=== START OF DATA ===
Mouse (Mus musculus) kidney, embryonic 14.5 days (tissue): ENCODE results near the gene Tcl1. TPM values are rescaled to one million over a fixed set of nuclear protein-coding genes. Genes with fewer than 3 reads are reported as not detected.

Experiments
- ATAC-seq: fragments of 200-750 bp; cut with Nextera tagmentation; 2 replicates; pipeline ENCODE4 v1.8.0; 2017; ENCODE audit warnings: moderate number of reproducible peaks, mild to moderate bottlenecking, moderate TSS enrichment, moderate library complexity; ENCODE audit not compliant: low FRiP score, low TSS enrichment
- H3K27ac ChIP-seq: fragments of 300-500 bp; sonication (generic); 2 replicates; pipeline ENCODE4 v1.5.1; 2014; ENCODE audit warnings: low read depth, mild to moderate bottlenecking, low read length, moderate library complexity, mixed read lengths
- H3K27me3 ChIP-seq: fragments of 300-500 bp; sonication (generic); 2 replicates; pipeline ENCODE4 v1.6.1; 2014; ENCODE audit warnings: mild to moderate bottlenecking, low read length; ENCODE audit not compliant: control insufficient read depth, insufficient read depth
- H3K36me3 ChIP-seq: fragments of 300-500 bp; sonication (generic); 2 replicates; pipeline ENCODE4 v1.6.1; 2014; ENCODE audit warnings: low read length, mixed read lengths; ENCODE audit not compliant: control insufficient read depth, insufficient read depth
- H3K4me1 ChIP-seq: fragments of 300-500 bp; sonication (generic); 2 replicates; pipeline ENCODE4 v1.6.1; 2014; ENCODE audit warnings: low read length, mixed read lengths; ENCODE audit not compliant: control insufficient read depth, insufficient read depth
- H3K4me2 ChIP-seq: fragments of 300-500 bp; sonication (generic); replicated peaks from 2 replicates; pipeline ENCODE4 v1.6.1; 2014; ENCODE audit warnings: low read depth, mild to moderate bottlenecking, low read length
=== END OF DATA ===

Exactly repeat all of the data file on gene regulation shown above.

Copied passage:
Mouse (Mus musculus) kidney, embryonic 14.5 days (tissue): ENCODE results near the gene Tcl1. TPM values are rescaled to one million over a fixed set of nuclear protein-coding genes. Genes with fewer than 3 reads are reported as not detected.

Experiments
- ATAC-seq: fragments of 200-750 bp; cut with Nextera tagmentation; 2 replicates; pipeline ENCODE4 v1.8.0; 2017; ENCODE audit warnings: moderate number of reproducible peaks, mild to moderate bottlenecking, moderate TSS enrichment, moderate library complexity; ENCODE audit not compliant: low FRiP score, low TSS enrichment
- H3K27ac ChIP-seq: fragments of 300-500 bp; sonication (generic); 2 replicates; pipeline ENCODE4 v1.5.1; 2014; ENCODE audit warnings: low read depth, mild to moderate bottlenecking, low read length, moderate library complexity, mixed read lengths
- H3K27me3 ChIP-seq: fragments of 300-500 bp; sonication (generic); 2 replicates; pipeline ENCODE4 v1.6.1; 2014; ENCODE audit warnings: mild to moderate bottlenecking, low read length; ENCODE audit not compliant: control insufficient read depth, insufficient read depth
- H3K36me3 ChIP-seq: fragments of 300-500 bp; sonication (generic); 2 replicates; pipeline ENCODE4 v1.6.1; 2014; ENCODE audit warnings: low read length, mixed read lengths; ENCODE audit not compliant: control insufficient read depth, insufficient read depth
- H3K4me1 ChIP-seq: fragments of 300-500 bp; sonication (generic); 2 replicates; pipeline ENCODE4 v1.6.1; 2014; ENCODE audit warnings: low read length, mixed read lengths; ENCODE audit not compliant: control insufficient read depth, insufficient read depth
- H3K4me2 ChIP-seq: fragments of 300-500 bp; sonication (generic); replicated peaks from 2 replicates; pipeline ENCODE4 v1.6.1; 2014; ENCODE audit warnings: low read depth, mild to moderate bottlenecking, low read length